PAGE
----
Both send valuable messages and are a timely lead-in to a conversation that the Optimist International Board of Directors asked its member clubs to consider. Optimist International has asked, for the purposes of growth and financial sustainability, can we continue with the status quo? This is a topic for another post, but think about it, friends. Where are we headed? How will we get there? Are we being responsible stewards of the Optimist International legacy or do we need to make some major structural changes now for the future?

July 16, 2014

South Side Optimist Club wins #ReelOptimism contest

In an effort to increase its media collection and to promote what it means to be an Optimist Club member, Optimist International and the Optimist International Foundation recently hosted a video contest for #ReelOptimism.

Optimist Club members were quite enthusiastic with their responses when asked to complete the sentence, "The greatest thing about being an Optimist is...".

The #ReelOptimism winner was revealed at the Optimist International Convention (#OIConv14) on July 12, 2014. Congratulations to the South Side Optimist Club of Fort Wayne, Indiana for your winning entry and kudos for your inspirational fellowship.

July 7, 2014

A woman to lead

I hope that I don't offend you with a general observation that I am going to make: service clubs are famous for promoting old men. Similar to when you look at corporate organizational structures, when you look at the boards of directors and officers at club and international levels, the men far outnumber the women.

Optimist Club YanktonNonetheless, I am still surprised when I run across an Optimist Club that has just installed its first female president. Kudos this morning to the Morning Optimist Club of Yankton, South Dakota and president Lisa Berry.

Lisa is shown here making a donation to the Yankton Baseball Association. The club is an active supporter of youth sports and education in the community and in the past year has donated almost $25,000 to academic and athletic programs. It also contributes to leadership programs including Boy Scouts and the Boys & Girls Club, among others.

Working on leadership within its core has been on the club members' minds. According to member Jacob Hoffner, the club has been encouraging Lisa to take the reins for many years. Her accepting this new role has been accompanied by a younger set joining the Optimist Club. Boasting ten new members thus far, the Morning Optimist Club of Yankton now has 99 members.

Good luck in your growth, Optimists. Thank you for your service. And best wishes to Lisa and the many more women that will follow in her footsteps.

Photo credit: www.yankton.net

July 4, 2014

An avenue of flags to unite the community

Bob Burkman, member, Optimist Club of Centerville, Ohio says that if there is one thing that can unite a community, it's the US flag. Doing what Optimist Clubs do best - bring people together in a sense of community, the Centerville Optimist Club placed 1,000 flags today making an Avenue of Flags for the 4th of July celebration. According to Fox News, more than 75,000 visitors will be drawn to Centerville today to celebrate the Americana Festival.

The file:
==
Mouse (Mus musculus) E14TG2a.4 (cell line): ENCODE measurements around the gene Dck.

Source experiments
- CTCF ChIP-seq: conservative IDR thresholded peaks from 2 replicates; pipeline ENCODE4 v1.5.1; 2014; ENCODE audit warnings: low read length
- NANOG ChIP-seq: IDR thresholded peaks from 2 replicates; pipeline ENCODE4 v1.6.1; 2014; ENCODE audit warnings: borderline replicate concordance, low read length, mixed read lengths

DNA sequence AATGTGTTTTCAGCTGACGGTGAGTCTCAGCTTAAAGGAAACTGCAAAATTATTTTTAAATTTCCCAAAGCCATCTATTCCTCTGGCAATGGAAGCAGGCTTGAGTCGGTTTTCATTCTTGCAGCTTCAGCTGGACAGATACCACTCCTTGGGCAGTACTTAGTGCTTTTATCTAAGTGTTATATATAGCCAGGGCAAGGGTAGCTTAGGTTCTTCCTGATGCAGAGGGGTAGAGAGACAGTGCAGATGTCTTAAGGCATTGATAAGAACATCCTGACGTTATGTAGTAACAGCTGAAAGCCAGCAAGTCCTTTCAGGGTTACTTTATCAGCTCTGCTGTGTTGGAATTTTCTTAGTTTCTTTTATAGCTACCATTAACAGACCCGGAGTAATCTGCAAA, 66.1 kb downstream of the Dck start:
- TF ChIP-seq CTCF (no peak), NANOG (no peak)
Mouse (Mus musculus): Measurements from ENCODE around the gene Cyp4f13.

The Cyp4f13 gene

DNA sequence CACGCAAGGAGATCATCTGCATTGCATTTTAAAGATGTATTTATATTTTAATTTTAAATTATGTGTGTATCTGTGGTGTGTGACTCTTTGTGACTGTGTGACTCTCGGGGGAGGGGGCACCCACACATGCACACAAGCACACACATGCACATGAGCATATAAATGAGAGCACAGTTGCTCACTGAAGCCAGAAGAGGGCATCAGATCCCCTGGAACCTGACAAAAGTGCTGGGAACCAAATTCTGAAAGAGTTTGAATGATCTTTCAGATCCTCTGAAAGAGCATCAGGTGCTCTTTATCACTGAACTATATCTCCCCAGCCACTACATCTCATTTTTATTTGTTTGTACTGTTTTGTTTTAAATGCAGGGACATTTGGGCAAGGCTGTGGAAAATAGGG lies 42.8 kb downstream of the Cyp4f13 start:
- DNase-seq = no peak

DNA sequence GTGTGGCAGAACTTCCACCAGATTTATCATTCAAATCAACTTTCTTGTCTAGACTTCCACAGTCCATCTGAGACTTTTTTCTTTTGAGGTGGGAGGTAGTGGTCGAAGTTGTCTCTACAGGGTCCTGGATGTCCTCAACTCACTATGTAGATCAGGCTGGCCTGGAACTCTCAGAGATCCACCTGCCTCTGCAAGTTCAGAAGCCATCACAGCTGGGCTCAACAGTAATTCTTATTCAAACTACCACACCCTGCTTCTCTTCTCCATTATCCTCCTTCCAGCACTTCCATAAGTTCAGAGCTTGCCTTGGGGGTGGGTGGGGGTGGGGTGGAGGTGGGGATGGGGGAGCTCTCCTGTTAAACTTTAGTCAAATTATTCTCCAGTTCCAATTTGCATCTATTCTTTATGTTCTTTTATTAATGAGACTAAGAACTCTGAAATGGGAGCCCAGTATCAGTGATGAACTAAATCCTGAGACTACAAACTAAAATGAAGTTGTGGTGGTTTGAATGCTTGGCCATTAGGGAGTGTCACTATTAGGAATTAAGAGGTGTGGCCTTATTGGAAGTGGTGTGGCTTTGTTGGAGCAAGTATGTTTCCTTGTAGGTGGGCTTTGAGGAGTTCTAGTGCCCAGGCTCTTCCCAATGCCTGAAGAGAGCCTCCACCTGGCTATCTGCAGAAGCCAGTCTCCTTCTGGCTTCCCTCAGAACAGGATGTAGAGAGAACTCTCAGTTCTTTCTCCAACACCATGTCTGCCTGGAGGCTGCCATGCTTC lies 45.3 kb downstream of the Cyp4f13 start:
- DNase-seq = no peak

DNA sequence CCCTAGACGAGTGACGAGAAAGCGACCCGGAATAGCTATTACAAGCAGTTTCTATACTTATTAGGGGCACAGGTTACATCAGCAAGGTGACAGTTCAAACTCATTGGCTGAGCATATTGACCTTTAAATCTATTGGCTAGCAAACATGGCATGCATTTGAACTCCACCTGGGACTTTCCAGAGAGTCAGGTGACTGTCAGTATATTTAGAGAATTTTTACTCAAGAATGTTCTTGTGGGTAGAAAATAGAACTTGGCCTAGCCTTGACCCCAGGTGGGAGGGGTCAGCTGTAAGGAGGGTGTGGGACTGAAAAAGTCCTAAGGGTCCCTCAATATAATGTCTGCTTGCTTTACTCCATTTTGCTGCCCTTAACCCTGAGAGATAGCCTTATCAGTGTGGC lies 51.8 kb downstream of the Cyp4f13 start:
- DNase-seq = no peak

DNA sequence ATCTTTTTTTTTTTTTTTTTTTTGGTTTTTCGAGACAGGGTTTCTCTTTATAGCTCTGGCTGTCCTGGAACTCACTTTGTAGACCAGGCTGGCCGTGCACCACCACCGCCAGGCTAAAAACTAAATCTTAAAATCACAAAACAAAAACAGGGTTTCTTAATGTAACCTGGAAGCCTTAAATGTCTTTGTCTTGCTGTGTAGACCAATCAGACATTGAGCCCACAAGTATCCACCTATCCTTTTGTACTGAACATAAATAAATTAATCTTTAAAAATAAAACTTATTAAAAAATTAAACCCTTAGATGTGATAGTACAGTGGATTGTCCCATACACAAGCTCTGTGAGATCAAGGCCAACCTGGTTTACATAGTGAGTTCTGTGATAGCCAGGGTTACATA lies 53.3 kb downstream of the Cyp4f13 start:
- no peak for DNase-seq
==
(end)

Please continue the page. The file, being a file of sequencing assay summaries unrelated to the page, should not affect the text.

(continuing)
You'd better believe those flags will be front and center. Well done, Optimists! That's a great way to inspire patriotism in the community. Happy Independence Day to all!.

July 2, 2014


Linda Vaught Jackson optimist
I'm happy to announce that my bid for Vice President, West Coast Region, Optimist International was fulfilled. I received word from International President Ron Huxley that I was elected by my peers to become vice president-elect, taking the official office on October 1, 2015.

If you are an Optimist Club member, please accept my sincere appreciation for your support. 

If you are not an Optimist Club member, please let me encourage you to find an Optimist Club near you and get involved. 

The role of the vice president is largely diplomatic. It provides information from Optimist International to district leaders in an effort to motivate them to build new clubs and add new members. Over recent years, it has also become a teaching role, helping with education on leadership and program development for members of Optimist Clubs. 

My goal is to expand this position to be more involved with communications. I will endeavor to build a model for two-way symmetrical internal communication to occur between Optimist International and its component stakeholders and a similar model for external communication to occur between Optimist Clubs, Districts and Optimist International and the general public. 

It's going to be fun and with any luck at all, it will also be transparent and authentic. Please know those are not buzzwords; they are my road map to an open culture. I hope you join with me as we press on to the greater achievements of the future.